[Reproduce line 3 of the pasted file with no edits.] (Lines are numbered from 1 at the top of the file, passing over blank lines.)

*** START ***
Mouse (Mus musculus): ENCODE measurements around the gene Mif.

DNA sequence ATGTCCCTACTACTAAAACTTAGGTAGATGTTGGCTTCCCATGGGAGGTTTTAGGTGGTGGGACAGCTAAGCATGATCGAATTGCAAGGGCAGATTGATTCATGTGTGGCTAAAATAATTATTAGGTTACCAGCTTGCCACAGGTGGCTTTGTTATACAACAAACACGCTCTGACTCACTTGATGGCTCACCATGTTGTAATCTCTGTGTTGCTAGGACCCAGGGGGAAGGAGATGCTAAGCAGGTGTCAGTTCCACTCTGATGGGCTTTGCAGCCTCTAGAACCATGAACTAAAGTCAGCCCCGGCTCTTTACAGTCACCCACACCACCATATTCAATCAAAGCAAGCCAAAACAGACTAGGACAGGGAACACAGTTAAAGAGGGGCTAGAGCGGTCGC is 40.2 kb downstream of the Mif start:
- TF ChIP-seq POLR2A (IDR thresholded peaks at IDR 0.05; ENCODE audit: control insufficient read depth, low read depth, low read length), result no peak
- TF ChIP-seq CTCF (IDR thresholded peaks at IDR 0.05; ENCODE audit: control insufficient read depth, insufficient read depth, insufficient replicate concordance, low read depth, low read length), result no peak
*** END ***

- TF ChIP-seq POLR2A (IDR thresholded peaks at IDR 0.05; ENCODE audit: control insufficient read depth, low read depth, low read length), result no peak